The final page has two news items. First, “Council works to protect residents from cost of living rise” in which North Kensington finally gets a mention. Unfortunately, the article links poor people and their capacity to stay above the poverty line to RBKC’s commitment to low council tax. The real beneficiaries of the low council tax policy are the wealthy people the publication is aimed at, who save a few pounds a year, many probably pay little to no income tax and enjoy huge passive incomes from the most unproductive sectors of our economy. Cllr Campbell’s naming of the actual victims of the government’s cost of living crisis – “teachers to street cleaners, young families to pensioners” – is inserted to ameliorate any uncomfortable thoughts entering the minds of the Tory voters. ‘We’re all in it together, this policy that benefits me is also benefiting the poor.’

“Holding Thames Water to account” is the final chapter of this RBKC fiction. It refers to the July 2021 floods when “residents’ homes across Holland Park and Notting Hill were seriously affected by flooding.” Again, the north is omitted despite being hit hard by the floods. “The council plans to implement sustainable drainage schemes in Holland Park and Notting Hill” but not in North Ken.

Kensington & Chelsea News finishes its Spring 2022 edition with 10 election pledges from the Conservatives. One would have sufficed: ‘We’ll protect the status quo.’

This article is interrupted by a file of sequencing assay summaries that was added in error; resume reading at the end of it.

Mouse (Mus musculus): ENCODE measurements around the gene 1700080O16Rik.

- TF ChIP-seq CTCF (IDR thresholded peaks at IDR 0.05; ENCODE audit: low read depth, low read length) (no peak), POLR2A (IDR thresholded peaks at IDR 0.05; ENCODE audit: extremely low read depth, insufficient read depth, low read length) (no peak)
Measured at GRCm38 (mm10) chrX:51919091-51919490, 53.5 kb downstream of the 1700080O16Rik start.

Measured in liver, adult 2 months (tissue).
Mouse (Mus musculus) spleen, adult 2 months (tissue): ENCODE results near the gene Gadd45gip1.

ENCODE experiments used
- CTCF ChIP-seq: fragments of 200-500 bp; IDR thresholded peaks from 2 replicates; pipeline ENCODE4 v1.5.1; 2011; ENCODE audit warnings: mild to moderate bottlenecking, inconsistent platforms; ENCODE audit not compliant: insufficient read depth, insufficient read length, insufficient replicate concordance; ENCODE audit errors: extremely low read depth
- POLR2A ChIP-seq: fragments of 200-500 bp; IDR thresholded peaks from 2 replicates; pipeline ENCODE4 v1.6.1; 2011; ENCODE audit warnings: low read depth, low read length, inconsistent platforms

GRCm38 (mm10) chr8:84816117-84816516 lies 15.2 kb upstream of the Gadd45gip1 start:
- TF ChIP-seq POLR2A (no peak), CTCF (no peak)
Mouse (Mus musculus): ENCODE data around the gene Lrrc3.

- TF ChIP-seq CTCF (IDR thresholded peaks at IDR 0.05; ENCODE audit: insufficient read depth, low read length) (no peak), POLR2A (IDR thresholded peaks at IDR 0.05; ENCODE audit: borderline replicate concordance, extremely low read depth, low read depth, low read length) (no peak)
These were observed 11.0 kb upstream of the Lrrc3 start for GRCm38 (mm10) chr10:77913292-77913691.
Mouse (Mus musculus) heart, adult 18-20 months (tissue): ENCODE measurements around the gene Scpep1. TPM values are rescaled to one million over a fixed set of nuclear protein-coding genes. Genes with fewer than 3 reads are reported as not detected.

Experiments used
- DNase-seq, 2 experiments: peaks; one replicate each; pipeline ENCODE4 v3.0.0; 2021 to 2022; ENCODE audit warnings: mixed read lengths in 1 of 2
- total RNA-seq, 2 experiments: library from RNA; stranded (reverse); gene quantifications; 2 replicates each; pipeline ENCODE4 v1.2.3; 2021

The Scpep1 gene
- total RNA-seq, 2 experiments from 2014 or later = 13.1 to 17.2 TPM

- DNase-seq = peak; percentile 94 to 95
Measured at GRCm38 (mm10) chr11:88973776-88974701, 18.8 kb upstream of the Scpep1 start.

None of the ten policies have anything to do with “continued support and meaningful recovery for the communities most affected by the Grenfell tragedy.” The cosmetic approach taken to this most serious issue signals to the Tory base that the Conservatives will continue to prioritise their quality of life over everything else. And to the rest of us, the message is clear: ‘Your recovery is over – our class war has just begun…’

What’s Missing?   

In politics, what isn’t said is as telling as what is. This is certainly true with the council’s latest PR publication. Its newspaper-style format suggests that the content is meant to be accepted as the natural order of things rather than a series of political choices.

North Kensington and the other impoverished neighbourhoods of Earl’s Court and the World’s End are virtually ignored while the interests of people who have no actual problems expand to fill the space, like the fishes in the Kyoto Garden. Hypothetical inconveniences to wealthy residents are attended to assiduously while actual problems, like the absence of any justice following the Grenfell fire, are not considered worthy of coverage.